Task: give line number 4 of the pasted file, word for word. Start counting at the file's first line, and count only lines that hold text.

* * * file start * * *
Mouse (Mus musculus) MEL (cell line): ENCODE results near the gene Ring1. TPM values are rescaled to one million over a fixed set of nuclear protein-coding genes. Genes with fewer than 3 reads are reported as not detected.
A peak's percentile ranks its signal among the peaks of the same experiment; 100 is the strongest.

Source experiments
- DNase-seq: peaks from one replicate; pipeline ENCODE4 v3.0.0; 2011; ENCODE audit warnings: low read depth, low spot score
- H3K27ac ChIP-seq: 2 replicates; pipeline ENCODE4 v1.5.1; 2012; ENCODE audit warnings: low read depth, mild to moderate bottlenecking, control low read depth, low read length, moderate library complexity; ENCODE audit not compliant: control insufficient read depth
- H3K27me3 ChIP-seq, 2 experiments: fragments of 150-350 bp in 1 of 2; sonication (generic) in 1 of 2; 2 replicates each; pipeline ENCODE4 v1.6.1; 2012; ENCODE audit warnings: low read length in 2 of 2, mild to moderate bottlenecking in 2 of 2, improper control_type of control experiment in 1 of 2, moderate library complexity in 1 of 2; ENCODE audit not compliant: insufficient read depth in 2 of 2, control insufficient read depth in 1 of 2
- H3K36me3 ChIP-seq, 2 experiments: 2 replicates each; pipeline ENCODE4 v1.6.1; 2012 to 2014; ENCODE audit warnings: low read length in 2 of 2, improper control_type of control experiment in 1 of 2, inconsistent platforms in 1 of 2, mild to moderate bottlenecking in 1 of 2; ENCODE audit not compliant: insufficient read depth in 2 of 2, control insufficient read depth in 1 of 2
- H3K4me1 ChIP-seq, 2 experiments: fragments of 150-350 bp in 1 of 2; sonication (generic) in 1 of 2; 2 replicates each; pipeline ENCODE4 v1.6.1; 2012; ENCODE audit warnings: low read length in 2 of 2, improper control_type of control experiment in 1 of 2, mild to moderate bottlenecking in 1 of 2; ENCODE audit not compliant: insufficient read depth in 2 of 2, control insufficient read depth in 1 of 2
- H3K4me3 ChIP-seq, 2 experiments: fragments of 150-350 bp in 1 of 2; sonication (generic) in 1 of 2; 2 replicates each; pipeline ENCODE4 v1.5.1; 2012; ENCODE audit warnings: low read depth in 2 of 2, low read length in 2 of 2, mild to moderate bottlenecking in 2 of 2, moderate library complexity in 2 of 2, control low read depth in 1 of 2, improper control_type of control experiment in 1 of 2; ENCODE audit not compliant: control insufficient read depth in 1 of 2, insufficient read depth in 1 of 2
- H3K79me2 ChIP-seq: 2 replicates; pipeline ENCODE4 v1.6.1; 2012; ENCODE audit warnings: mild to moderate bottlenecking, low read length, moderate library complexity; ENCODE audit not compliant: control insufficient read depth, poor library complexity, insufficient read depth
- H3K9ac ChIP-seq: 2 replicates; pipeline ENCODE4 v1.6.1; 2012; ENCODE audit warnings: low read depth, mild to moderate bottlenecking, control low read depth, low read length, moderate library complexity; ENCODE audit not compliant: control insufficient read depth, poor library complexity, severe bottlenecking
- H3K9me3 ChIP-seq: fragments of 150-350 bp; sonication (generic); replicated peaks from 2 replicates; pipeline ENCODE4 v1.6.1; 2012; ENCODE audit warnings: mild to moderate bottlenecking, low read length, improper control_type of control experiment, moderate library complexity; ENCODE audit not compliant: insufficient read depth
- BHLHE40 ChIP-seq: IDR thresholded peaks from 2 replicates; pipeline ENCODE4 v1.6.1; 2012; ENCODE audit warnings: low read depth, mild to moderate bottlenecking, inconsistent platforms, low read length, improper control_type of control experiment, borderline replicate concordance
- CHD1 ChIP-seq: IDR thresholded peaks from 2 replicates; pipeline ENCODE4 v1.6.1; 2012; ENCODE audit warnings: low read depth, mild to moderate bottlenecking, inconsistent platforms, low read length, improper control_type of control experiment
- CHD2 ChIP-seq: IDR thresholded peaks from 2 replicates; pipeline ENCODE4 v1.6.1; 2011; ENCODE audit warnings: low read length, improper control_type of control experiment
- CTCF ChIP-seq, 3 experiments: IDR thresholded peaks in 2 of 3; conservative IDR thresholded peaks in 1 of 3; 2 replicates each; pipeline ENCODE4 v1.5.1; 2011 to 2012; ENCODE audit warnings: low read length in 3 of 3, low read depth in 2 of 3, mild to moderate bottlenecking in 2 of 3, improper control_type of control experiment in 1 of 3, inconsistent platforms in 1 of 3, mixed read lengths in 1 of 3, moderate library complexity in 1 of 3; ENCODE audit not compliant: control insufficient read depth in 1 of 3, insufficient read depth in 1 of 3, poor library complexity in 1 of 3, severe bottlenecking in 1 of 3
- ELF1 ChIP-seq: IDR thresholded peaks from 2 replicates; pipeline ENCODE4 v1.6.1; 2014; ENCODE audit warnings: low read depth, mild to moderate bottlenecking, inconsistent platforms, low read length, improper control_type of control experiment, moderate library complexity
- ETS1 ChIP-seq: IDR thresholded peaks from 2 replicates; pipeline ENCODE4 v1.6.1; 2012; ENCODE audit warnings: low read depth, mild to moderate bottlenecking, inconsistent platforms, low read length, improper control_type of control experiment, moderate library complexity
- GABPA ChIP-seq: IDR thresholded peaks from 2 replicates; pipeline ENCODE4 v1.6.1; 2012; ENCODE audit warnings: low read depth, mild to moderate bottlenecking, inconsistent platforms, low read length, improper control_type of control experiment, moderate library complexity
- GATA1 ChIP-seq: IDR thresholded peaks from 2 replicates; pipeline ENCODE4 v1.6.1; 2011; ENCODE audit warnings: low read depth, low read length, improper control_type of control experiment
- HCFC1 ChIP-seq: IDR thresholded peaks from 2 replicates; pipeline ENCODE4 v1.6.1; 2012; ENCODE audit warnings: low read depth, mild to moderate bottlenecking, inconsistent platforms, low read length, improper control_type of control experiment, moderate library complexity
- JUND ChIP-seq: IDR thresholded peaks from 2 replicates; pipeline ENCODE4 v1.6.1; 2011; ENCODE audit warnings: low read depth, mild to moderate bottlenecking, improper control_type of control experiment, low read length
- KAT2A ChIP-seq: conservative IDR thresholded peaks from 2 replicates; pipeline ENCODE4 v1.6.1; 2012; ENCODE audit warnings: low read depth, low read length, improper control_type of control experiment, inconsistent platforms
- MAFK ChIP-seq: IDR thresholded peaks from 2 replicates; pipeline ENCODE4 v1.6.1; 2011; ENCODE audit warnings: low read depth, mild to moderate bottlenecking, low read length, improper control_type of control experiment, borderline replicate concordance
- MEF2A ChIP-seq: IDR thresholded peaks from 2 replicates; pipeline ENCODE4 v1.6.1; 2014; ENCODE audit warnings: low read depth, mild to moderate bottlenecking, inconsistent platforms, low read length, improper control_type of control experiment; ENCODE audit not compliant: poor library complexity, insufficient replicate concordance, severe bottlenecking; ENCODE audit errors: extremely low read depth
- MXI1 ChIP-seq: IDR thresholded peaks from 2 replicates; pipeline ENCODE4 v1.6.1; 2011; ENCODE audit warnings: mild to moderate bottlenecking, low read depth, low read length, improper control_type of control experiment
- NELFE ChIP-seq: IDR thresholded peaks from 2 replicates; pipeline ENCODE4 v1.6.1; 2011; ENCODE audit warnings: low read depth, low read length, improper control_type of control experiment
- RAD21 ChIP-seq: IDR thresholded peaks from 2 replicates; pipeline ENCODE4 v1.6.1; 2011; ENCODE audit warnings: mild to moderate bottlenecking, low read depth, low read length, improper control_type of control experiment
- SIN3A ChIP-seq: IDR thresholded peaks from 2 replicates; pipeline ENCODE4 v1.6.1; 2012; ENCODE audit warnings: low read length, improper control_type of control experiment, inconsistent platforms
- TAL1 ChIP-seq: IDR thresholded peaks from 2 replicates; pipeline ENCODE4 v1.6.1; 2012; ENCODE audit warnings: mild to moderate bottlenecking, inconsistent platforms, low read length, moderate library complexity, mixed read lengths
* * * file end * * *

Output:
- DNase-seq: peaks from one replicate; pipeline ENCODE4 v3.0.0; 2011; ENCODE audit warnings: low read depth, low spot score